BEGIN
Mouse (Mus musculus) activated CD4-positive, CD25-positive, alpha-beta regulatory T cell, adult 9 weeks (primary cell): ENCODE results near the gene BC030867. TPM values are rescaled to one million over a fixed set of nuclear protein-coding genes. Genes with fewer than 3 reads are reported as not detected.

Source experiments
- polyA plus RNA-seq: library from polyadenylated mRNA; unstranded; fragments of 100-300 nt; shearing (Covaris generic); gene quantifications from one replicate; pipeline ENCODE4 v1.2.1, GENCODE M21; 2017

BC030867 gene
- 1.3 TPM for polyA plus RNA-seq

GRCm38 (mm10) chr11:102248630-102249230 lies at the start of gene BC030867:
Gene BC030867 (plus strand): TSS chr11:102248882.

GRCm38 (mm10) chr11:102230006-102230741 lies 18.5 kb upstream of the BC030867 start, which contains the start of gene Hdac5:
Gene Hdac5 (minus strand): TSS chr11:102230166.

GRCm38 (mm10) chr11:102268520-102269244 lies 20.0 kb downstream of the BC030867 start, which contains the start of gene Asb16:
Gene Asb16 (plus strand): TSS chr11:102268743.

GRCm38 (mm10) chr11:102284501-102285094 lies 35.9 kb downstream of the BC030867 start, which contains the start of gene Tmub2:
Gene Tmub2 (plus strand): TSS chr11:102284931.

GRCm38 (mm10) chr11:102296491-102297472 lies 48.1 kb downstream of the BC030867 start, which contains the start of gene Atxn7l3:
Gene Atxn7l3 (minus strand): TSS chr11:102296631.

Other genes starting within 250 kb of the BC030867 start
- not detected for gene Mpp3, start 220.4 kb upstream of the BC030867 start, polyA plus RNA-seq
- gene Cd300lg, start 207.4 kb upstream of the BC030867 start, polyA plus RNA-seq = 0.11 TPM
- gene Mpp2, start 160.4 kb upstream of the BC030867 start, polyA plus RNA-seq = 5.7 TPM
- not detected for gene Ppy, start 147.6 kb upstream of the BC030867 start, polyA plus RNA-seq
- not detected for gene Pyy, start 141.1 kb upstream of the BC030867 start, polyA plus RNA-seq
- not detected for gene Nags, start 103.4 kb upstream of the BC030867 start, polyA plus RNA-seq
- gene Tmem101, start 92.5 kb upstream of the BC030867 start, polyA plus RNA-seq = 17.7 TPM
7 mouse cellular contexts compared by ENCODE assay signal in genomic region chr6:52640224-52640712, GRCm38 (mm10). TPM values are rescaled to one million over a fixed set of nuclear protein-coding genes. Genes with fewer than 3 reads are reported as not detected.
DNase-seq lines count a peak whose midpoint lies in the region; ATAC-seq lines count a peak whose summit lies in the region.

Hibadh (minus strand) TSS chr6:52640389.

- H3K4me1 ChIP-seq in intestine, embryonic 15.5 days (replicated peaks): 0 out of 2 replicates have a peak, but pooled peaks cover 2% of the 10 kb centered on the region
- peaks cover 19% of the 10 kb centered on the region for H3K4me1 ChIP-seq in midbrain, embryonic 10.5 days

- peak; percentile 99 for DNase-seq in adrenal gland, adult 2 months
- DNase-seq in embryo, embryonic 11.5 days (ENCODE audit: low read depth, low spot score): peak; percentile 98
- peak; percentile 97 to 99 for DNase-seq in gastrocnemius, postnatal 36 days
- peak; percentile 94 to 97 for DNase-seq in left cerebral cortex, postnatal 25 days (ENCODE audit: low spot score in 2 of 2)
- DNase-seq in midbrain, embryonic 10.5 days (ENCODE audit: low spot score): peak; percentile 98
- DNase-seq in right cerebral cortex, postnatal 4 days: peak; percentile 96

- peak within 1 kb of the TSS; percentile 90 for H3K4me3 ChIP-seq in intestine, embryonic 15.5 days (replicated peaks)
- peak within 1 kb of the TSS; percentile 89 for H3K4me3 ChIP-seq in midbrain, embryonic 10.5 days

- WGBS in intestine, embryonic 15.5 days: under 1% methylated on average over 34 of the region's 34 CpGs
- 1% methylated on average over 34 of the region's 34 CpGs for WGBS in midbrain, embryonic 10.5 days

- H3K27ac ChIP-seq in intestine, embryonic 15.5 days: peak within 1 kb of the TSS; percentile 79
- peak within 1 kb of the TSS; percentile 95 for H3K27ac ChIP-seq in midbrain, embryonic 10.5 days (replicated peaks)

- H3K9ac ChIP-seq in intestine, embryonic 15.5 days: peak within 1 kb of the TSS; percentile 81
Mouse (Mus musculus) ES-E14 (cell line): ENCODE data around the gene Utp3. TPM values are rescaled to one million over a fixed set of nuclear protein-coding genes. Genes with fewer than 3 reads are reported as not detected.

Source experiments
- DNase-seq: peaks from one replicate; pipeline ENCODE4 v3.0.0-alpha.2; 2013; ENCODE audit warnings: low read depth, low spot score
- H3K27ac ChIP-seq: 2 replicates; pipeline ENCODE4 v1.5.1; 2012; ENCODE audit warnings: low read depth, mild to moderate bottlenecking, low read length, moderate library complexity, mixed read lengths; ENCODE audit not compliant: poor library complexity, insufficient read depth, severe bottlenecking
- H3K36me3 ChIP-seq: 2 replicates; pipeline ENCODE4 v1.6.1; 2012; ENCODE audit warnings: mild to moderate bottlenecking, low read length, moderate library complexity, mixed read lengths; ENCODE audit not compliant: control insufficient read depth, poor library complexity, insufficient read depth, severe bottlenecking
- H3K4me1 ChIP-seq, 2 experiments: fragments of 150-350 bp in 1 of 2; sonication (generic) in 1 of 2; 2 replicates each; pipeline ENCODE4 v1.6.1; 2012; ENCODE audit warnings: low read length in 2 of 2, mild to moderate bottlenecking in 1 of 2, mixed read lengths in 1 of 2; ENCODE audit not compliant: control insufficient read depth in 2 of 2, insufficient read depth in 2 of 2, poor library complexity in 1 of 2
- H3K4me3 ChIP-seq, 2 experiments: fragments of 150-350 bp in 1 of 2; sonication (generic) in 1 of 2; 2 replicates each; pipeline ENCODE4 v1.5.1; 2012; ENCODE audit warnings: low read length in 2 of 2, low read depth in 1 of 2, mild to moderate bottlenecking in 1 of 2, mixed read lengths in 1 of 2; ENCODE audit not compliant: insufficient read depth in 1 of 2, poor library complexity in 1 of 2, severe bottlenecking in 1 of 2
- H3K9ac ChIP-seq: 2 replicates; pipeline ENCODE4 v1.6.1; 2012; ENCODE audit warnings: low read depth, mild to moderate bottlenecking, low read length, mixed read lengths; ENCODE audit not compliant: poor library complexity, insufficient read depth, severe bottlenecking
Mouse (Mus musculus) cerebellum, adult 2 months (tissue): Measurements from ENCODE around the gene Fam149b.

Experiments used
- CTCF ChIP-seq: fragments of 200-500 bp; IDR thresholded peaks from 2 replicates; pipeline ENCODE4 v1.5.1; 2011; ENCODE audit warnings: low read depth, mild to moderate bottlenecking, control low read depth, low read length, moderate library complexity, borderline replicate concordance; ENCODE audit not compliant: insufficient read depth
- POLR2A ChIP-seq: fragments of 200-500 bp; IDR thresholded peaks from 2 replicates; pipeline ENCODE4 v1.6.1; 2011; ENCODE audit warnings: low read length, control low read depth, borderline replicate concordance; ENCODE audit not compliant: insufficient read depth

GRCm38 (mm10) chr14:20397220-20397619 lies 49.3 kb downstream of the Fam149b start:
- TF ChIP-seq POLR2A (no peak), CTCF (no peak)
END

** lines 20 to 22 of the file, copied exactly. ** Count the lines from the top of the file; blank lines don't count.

- not detected for gene Ppy, start 147.6 kb upstream of the BC030867 start, polyA plus RNA-seq
- not detected for gene Pyy, start 141.1 kb upstream of the BC030867 start, polyA plus RNA-seq
- not detected for gene Nags, start 103.4 kb upstream of the BC030867 start, polyA plus RNA-seq